Youtube Musical Review: ‘The Guy Who Didn’t Like Musicals’ is hilarious, horrifying in its underlying message

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Starkid’s 11th production ‘The Guy Who Didn’t Like Musicals’ was uploaded to Youtube at the end of Dec. 2018. (Photo courtesy of Team Starkid)

Rachel Bram

It has been about ten years since a group of college students called Team Starkid made a viral fan-parody of “Harry Potter” called “A Very Potter Musical” on YouTube. The group has since grown into a Chicago-based theatre group that writes, directs and stars in their own musicals, which they make easily accessible to their fans by uploading them to Youtube. These musicals often parody pop culture, including “Batman,” “Star Wars” and even the computer game, “The Oregon Trail.”

At the end of Dec. 2018, Starkid uploaded their eleventh production, “The Guy Who Didn’t Like Musicals,” a horror-comedy musical. Their latest show is strongly reminiscent of “Little Shop of Horrors” due to its campiness and dark humor.

Paul (Jon Matteson) is an “average” guy who hates musicals. When a meteor hits the local theater, the people of his town are suddenly performing musical numbers with synchronized choreography.

Paul is horrified to see his worst nightmare come to life, although he admits that the situation may seem silly and “not very scary.” Paul and his friends find themselves trying to stop the musical apocalypse from destroying their town – and from spreading to the rest of humanity as the fourth wall slowly begins to crumble, bringing the audience into the effects of the invasion.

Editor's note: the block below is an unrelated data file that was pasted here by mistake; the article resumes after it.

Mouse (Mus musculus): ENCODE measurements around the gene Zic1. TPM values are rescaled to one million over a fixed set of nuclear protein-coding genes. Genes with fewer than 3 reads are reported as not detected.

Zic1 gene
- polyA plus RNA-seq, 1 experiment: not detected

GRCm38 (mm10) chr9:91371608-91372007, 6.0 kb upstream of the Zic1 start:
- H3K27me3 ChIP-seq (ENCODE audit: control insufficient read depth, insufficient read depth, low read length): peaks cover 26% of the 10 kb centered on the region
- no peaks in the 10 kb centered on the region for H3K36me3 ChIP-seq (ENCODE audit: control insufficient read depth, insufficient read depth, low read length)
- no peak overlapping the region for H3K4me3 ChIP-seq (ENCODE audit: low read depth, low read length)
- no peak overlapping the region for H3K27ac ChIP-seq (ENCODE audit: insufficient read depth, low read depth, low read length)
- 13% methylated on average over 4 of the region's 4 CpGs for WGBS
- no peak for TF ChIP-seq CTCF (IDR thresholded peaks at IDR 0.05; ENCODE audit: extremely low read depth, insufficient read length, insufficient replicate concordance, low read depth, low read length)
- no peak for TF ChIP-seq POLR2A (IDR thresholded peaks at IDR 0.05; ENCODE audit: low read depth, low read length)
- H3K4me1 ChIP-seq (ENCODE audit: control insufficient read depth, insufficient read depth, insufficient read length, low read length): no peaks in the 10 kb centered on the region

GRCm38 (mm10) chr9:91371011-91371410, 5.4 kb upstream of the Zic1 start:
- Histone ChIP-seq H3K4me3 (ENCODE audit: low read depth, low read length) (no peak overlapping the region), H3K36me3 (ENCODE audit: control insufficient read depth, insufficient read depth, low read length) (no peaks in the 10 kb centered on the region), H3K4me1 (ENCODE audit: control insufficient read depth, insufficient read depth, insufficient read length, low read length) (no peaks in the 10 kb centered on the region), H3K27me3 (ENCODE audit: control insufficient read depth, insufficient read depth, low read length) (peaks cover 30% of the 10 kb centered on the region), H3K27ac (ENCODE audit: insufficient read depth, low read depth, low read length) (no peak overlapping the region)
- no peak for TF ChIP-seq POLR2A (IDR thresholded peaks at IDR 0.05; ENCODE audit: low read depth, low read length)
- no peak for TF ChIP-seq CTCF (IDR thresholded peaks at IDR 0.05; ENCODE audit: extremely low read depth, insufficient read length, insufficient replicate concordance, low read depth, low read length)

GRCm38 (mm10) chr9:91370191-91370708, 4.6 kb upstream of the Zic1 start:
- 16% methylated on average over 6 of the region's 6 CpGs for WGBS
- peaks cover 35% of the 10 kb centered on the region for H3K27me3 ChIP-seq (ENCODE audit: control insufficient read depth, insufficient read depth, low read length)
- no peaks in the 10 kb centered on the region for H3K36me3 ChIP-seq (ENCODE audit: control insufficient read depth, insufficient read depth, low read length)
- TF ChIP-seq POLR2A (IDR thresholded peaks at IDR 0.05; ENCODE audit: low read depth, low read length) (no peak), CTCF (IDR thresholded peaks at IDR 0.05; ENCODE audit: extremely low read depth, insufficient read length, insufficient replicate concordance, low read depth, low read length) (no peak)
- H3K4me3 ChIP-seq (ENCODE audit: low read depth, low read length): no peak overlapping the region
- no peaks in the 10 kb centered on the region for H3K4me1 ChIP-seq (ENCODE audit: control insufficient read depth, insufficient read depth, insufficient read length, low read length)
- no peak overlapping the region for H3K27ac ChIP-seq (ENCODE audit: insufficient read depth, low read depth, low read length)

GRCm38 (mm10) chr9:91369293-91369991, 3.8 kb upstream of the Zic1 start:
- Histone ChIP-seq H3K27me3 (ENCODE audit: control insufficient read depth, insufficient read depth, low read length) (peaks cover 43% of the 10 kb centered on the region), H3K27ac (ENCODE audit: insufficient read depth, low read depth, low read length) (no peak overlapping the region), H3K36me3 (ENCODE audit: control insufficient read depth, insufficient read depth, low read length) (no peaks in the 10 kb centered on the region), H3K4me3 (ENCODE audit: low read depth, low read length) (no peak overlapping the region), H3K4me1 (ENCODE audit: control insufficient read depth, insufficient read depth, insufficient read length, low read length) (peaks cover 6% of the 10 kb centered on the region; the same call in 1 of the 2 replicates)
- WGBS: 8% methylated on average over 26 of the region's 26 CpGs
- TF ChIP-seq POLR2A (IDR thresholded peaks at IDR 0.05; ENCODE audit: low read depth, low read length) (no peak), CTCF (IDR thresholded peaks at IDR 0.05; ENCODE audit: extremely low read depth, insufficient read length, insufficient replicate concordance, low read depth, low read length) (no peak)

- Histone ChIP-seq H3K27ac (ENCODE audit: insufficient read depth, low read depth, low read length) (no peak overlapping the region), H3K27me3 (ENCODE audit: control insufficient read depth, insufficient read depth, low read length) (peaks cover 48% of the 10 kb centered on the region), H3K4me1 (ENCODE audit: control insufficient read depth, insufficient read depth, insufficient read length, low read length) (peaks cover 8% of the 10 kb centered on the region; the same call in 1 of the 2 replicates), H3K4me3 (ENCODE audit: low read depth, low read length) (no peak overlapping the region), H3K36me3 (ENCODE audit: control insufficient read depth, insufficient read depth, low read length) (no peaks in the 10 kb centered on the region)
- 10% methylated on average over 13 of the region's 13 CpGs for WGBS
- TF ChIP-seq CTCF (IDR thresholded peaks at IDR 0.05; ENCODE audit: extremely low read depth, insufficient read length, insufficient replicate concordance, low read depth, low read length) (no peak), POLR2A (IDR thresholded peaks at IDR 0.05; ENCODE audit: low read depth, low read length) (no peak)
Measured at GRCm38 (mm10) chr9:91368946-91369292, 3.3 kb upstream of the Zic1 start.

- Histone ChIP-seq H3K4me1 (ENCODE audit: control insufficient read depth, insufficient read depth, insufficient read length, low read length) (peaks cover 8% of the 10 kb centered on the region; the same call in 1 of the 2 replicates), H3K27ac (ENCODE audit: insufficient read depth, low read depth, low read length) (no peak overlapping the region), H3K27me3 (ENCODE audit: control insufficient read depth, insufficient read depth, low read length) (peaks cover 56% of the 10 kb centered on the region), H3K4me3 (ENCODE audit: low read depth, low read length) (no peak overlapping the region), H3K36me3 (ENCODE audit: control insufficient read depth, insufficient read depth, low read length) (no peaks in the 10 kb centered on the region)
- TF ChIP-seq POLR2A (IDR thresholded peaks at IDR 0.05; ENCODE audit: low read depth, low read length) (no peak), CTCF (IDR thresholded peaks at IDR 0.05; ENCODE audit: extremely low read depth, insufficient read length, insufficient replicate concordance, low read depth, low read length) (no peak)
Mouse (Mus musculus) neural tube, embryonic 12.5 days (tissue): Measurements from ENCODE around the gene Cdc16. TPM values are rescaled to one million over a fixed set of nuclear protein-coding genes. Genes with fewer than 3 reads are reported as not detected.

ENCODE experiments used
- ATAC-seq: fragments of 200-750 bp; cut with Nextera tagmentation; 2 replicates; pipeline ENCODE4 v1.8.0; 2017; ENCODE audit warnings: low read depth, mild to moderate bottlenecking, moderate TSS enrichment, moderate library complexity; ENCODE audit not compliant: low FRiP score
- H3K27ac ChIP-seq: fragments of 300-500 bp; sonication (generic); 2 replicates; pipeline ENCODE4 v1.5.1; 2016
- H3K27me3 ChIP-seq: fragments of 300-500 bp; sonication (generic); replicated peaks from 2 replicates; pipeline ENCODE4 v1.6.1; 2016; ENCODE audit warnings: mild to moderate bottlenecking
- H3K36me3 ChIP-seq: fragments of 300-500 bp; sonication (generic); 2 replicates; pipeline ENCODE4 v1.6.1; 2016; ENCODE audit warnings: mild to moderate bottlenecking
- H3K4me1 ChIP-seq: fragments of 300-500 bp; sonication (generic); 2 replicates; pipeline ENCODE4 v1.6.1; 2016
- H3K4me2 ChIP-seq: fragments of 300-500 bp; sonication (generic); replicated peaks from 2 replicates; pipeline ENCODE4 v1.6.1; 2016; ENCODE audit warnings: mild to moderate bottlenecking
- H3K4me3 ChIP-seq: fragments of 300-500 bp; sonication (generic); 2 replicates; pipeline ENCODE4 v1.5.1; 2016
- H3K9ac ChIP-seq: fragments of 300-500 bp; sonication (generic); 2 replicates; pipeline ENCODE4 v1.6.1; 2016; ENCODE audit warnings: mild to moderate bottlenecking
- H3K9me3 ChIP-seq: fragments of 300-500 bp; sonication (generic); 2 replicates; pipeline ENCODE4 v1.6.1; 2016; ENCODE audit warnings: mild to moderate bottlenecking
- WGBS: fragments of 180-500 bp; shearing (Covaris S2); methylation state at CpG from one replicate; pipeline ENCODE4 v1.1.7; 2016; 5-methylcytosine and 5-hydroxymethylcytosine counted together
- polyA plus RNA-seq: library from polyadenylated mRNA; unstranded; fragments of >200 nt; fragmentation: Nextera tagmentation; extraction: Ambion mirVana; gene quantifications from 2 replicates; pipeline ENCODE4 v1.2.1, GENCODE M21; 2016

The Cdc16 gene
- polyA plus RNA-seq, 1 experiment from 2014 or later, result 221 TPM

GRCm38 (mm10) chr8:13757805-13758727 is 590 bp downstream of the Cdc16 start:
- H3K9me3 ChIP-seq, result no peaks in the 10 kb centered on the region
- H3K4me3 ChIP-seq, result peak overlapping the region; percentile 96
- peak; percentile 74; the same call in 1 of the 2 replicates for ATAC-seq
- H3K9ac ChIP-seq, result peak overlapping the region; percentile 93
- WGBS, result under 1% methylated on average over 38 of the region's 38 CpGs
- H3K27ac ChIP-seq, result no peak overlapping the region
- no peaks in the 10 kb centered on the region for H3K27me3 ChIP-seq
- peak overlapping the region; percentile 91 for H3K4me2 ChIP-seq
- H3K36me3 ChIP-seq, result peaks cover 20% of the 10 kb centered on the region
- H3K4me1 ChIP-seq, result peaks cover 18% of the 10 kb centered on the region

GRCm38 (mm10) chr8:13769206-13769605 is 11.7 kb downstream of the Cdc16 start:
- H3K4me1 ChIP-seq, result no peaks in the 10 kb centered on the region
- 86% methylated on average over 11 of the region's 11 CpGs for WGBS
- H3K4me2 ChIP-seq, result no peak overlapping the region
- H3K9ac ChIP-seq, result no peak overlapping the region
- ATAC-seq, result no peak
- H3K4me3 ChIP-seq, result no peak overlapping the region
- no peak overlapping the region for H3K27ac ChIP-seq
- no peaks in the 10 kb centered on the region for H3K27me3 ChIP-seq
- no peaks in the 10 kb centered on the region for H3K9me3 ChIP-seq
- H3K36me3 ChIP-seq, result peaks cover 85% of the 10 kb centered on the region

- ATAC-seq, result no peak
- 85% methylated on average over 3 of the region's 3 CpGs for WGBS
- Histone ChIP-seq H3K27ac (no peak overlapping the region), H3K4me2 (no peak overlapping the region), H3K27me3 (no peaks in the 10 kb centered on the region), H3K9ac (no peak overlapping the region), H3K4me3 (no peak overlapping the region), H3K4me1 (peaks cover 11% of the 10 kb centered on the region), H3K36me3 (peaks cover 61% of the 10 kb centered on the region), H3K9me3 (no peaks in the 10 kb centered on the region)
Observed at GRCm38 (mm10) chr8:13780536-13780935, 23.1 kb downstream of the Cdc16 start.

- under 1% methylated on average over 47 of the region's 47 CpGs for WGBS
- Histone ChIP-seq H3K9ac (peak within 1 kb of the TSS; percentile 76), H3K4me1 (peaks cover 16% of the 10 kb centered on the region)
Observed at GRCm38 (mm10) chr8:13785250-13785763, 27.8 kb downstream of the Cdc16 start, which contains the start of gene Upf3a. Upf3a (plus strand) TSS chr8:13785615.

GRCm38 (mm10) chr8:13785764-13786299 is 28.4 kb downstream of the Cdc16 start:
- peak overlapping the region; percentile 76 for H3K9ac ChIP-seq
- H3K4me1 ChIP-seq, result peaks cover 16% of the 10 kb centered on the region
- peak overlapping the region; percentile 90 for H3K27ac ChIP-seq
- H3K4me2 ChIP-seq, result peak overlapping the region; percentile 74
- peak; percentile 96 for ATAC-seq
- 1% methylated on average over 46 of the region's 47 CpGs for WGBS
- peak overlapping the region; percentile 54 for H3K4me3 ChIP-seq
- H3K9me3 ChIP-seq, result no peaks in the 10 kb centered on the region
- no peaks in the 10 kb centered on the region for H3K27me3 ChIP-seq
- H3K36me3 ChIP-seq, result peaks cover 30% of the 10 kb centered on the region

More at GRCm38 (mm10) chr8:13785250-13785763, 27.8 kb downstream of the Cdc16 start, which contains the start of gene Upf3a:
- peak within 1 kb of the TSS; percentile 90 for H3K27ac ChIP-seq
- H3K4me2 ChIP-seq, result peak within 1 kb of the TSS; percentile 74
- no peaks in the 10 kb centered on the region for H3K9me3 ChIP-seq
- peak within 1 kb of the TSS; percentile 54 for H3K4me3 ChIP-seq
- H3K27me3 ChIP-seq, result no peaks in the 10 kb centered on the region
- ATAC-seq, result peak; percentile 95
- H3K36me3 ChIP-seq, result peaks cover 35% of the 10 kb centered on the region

Because the only characters who sing and dance are those who have become infected, “The Guy Who Didn’t Like Musicals” faces a unique problem where a very limited number of characters can express themselves through song. This could lead to a disjointed feeling, as songs will be more spaced out than in a typical musical, but the show manages to flow together quite smoothly.

Additionally, the limit on who can sing means that we do not get what is sometimes referred to as an “I Want” song, a common musical trope which allows characters to describe in detail their primary motivations. Instead, Paul’s contentment with his life means he doesn’t have “that one concrete goal that motivates all your actions,” seemingly making to be more immune to the alien threat. Even with these limitations, writers Nick and Matt Lang develop engaging and multidimensional characters.

As always, the Starkid cast has great comedic timing, but the show is more than just a loving mockery of musical theatre. It can be heartbreaking at times.

Mariah Faith Rose (Zoey/Alice) and Corey Dorris (Bill) give powerful emotional performances during “Not Your Seed.” While Matteson does not get to sing and dance like the rest of his castmates, he too proves himself with his hilarious and heartwarming portrayal of Paul.

One of the most standout performances comes from Robert Manion, who truly hams it up when he plays the reclusive Professor Hidgens during his “Show Stoppin Number [sic].”

The show is purposefully ridiculous at times, but composer Jeff Blim (Mr. Davidson/Sam) doesn’t pull any punches when it comes to political commentary in “America Is Great Again,” which grapples with the consequences of fascism taking over a society. However, not all of the political commentary lands properly. While “Show Me Your Hands” does come across as a pointed rebuke of the police, the chipper and jazzy tone somewhat undercut the seriousness of police brutality.

“The Guy Who Didn’t Like Musicals” is one of Team Starkid’s best productions to date. Rewatching the show can be incredibly rewarding, enabling the viewer to notice lines throughout the play that take on a more comical and sinister meaning when understood through the lens of the complete show.